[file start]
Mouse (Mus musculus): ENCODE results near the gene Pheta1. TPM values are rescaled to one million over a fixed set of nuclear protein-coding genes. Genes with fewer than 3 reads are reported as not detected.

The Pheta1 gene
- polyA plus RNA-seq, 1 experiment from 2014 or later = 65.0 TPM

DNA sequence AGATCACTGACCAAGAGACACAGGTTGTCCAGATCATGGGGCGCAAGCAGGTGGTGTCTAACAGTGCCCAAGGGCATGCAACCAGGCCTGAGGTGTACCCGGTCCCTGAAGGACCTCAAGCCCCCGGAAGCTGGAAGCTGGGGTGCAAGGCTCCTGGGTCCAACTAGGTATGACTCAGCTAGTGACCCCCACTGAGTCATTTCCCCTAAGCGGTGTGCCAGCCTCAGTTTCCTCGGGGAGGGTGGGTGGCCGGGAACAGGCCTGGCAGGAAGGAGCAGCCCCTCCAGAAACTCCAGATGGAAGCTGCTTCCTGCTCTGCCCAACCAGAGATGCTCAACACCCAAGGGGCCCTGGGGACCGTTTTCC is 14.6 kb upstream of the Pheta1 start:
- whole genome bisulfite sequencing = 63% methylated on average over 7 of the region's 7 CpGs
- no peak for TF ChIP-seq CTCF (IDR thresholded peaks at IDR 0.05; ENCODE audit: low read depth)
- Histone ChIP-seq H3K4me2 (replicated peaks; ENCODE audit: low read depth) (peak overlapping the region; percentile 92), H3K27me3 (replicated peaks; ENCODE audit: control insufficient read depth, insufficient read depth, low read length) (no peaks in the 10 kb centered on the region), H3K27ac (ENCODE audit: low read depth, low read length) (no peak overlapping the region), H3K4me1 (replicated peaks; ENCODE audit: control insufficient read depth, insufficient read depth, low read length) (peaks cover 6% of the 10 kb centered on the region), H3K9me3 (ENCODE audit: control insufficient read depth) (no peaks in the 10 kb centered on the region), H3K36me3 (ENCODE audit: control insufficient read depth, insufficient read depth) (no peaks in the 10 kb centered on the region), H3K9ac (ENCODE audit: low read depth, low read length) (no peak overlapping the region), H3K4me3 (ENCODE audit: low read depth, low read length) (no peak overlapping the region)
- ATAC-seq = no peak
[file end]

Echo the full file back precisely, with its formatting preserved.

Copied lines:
Mouse (Mus musculus): ENCODE results near the gene Pheta1. TPM values are rescaled to one million over a fixed set of nuclear protein-coding genes. Genes with fewer than 3 reads are reported as not detected.

The Pheta1 gene
- polyA plus RNA-seq, 1 experiment from 2014 or later = 65.0 TPM

DNA sequence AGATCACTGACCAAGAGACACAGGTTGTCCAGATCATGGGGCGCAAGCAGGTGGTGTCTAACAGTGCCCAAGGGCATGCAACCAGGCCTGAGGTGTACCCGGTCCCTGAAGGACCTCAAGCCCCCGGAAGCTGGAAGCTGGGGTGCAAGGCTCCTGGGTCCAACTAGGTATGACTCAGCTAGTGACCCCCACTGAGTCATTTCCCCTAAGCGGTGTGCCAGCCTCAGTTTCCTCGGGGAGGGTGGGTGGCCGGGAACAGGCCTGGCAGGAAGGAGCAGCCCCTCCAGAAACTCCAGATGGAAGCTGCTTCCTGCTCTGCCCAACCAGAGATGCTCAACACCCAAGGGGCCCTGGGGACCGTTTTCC is 14.6 kb upstream of the Pheta1 start:
- whole genome bisulfite sequencing = 63% methylated on average over 7 of the region's 7 CpGs
- no peak for TF ChIP-seq CTCF (IDR thresholded peaks at IDR 0.05; ENCODE audit: low read depth)
- Histone ChIP-seq H3K4me2 (replicated peaks; ENCODE audit: low read depth) (peak overlapping the region; percentile 92), H3K27me3 (replicated peaks; ENCODE audit: control insufficient read depth, insufficient read depth, low read length) (no peaks in the 10 kb centered on the region), H3K27ac (ENCODE audit: low read depth, low read length) (no peak overlapping the region), H3K4me1 (replicated peaks; ENCODE audit: control insufficient read depth, insufficient read depth, low read length) (peaks cover 6% of the 10 kb centered on the region), H3K9me3 (ENCODE audit: control insufficient read depth) (no peaks in the 10 kb centered on the region), H3K36me3 (ENCODE audit: control insufficient read depth, insufficient read depth) (no peaks in the 10 kb centered on the region), H3K9ac (ENCODE audit: low read depth, low read length) (no peak overlapping the region), H3K4me3 (ENCODE audit: low read depth, low read length) (no peak overlapping the region)
- ATAC-seq = no peak